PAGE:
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Book Talk

New fiction titles

 

The Ghost Tree by Barbara Erskine

Before you follow the path into your family’s history, beware of the secrets you may find…

The new novel from the Sunday Times bestselling author.

Ruth has returned to Edinburgh after many years of exile, left rootless by the end of her marriage, career and now the death of her father, from whom she had long been estranged. She is faced with the daunting task of clearing his house, believing he had removed all traces of her mother. Yet hidden away in a barely used top-floor room, she finds he had secretly kept a cupboard full of her possessions. Sifting through the ancient papers, Ruth discovers the diary and letters written by her ancestor from the eighteenth century, Thomas Erskine.

Goodreads rating 4.44/5

 

 

 

Court of Wolves (Book 2 New World Trilogy) by Robyn Young

The New World Rising trilogy continues with this immersive, atmospheric adventure set in Florence and southern Spain in the last decades of the 15th century, when everybody wants a piece of the pie they except Christopher Columbus to discover when he sets sail. Beautifully, elegantly written as you’d expect from Robyn Young.

Goodreads rating 4.33/5

 

 

 

 

New non-fiction titles

 

 

3D Game Programming for Kids : Create Interactive Worlds with JavaScript – Chris Storm

You know what’s even better than playing games? Creating your own. Even if you’re an absolute beginner, this book will teach you how to make your own online games with interactive examples. You’ll learn programming using nothing more than a browser, and see cool, 3D results as you type. You’ll learn real-world programming skills in a real programming language: JavaScript, the language of the web. You’ll be amazed at what you can do as you build interactive worlds and fun games.

Goodreads rating 4.03/5

 

New DVD’s

 

 

Disney’s A Wrinkle in Time

From visionary director Ava DuVernay comes Disney’s “A Wrinkle in Time,” an epic adventure based on Madeleine L’Engle’s timeless classic which takes audiences across dimensions of time and space,  examining the nature of darkness versus light and, ultimately, the triumph of love. Through one girl’s transformative journey led by three celestial guides, we discover that strength comes from embracing one’s individuality and that the best way to triumph over fear is to travel by one’s own light.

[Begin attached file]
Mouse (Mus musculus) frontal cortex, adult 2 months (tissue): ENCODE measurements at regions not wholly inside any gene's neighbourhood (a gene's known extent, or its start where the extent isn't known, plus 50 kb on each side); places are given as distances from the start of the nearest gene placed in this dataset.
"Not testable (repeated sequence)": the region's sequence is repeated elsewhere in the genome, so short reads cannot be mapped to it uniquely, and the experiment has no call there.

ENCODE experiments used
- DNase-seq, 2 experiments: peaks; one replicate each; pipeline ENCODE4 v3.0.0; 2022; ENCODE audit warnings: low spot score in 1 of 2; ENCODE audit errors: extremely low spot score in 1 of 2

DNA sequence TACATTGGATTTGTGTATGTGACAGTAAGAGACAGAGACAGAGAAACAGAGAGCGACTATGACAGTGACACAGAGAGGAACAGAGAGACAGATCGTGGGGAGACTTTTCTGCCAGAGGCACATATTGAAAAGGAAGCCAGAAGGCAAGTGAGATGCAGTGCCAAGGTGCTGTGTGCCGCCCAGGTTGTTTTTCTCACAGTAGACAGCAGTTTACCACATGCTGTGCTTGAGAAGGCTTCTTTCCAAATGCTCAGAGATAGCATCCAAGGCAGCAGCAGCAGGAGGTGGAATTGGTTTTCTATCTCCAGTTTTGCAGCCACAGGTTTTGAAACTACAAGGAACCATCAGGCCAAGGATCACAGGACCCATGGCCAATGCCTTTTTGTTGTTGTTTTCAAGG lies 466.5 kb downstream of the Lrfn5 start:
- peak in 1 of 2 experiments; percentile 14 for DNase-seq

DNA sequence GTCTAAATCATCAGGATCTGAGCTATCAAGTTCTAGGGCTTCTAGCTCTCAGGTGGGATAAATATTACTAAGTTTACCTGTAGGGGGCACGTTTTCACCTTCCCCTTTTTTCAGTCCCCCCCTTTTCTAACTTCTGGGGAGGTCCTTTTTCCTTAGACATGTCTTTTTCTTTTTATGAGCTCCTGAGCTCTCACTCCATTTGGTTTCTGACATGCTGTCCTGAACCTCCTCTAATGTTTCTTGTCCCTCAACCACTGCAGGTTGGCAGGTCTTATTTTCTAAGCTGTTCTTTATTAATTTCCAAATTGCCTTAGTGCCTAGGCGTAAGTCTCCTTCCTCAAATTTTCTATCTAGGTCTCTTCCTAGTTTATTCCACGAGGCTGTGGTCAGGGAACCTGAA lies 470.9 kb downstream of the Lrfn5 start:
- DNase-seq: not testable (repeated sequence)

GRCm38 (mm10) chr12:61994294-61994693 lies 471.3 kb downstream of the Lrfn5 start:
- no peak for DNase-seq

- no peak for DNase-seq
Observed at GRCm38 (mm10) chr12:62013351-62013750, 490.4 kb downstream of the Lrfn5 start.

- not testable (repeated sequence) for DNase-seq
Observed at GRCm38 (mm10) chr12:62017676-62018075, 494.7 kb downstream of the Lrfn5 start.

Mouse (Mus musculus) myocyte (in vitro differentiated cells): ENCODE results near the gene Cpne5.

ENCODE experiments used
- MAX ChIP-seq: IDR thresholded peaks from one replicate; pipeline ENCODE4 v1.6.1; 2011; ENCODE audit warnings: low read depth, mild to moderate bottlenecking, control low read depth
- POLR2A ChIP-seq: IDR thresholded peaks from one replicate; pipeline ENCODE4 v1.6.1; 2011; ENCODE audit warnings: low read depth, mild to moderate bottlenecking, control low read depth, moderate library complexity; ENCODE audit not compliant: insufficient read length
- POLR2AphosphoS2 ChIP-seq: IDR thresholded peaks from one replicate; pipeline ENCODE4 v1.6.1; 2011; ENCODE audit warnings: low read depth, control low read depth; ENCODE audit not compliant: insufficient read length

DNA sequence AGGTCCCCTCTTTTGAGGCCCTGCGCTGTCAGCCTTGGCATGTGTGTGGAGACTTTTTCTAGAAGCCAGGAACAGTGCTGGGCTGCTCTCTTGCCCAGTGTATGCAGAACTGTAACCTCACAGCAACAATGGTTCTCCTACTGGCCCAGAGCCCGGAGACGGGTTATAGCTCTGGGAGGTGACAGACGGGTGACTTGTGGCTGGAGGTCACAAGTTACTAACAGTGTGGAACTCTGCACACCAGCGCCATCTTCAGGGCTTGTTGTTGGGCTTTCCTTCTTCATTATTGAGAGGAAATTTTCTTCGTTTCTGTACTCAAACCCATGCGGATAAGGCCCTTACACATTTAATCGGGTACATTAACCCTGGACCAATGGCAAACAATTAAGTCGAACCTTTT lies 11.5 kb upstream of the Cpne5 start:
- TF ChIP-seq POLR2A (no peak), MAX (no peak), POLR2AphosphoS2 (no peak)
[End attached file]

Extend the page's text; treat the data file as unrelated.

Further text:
IMBD 4.2/10

 

 

Agatha Christies Poirot Series 8 

Hercule Poirot, the world’s greatest detective, nest-ce pas? Enigmatic, eccentric and extremely intelligent, Hercule Poirot cracks the toughest cases with brainpower alone, endearing himself to thinkers everywhere. Epitomising Agatha Christie’s Poirot, David Suchet stars as the dapper and debonair Belgian detective with an eye for deadly detail, outsmarting both the criminals and his cohorts in and around elegant upper-crust London.

Titles include: FIVE LITTLE PIGSSAD CYPRESSDEATH ON THE NILETHE HOLLOW

 

 

Novel Conversations

Find Your Treasure : Children’s Book Council of Australia 2018

It was Children’s Book Week and this year’s theme was Find Your Treasure. Not only is it a catchy theme but it is absolutely spot on.

As many of us can attest, there are so many fabulous reading gems out there to be discovered.

Established in 1945, the Children’s Book Council of Australia (CBCA) is a volunteer run, not for profit organisation which aims to engage the community with literature for young Australians.

Each year the CBCA develops a list of notable books to bring to the public’s attention and enhance reading experiences for young people.

Numerous studies have shown the importance of reading aloud and sharing stories with babies and children of all ages.